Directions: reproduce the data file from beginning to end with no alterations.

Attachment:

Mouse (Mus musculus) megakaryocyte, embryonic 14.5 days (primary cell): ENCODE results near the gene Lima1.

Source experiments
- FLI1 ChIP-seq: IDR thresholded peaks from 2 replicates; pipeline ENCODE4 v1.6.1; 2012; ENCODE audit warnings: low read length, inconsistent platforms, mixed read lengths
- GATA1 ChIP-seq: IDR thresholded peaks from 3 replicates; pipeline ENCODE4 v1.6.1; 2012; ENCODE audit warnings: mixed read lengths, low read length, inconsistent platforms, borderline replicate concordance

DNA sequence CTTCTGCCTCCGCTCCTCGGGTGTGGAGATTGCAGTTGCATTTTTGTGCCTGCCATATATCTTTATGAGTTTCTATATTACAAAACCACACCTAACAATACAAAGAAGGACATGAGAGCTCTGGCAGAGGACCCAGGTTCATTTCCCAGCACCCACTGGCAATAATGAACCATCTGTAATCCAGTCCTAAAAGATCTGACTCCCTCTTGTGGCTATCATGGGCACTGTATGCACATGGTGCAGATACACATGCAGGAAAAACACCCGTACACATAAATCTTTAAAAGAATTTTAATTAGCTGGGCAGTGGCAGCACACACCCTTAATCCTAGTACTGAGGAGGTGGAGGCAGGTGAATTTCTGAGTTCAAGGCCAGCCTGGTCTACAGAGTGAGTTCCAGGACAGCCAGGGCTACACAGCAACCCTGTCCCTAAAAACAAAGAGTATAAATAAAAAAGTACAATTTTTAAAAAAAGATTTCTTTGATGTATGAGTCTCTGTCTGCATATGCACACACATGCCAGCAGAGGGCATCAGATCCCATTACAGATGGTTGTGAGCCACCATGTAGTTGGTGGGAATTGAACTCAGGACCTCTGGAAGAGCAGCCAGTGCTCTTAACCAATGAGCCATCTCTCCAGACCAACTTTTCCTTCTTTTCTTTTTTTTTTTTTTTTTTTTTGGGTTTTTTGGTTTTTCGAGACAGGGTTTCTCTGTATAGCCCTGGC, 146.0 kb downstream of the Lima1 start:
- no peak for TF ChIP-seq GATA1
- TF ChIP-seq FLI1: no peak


Mouse (Mus musculus) megakaryocyte, embryonic 14.5 days (primary cell): ENCODE results near the gene Lima1.

Source experiments
- FLI1 ChIP-seq: IDR thresholded peaks from 2 replicates; pipeline ENCODE4 v1.6.1; 2012; ENCODE audit warnings: low read length, inconsistent platforms, mixed read lengths
- GATA1 ChIP-seq: IDR thresholded peaks from 3 replicates; pipeline ENCODE4 v1.6.1; 2012; ENCODE audit warnings: mixed read lengths, low read length, inconsistent platforms, borderline replicate concordance

DNA sequence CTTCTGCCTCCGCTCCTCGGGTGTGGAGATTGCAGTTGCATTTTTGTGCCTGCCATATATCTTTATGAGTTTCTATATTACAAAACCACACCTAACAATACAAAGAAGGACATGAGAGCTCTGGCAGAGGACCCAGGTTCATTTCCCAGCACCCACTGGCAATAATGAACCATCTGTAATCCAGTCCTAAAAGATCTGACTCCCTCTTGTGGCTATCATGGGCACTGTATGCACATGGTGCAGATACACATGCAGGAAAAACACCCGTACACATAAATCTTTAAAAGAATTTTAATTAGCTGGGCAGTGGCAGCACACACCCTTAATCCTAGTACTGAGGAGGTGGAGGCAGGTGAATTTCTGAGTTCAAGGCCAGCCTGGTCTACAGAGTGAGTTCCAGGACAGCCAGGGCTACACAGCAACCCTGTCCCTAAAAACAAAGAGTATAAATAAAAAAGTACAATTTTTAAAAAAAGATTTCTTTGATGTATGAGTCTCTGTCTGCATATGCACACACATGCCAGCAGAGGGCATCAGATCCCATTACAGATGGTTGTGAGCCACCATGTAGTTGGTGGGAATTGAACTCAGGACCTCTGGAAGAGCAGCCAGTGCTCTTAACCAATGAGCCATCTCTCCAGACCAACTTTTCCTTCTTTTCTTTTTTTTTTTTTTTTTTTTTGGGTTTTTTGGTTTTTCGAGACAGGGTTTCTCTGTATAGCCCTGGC, 146.0 kb downstream of the Lima1 start:
- no peak for TF ChIP-seq GATA1
- TF ChIP-seq FLI1: no peak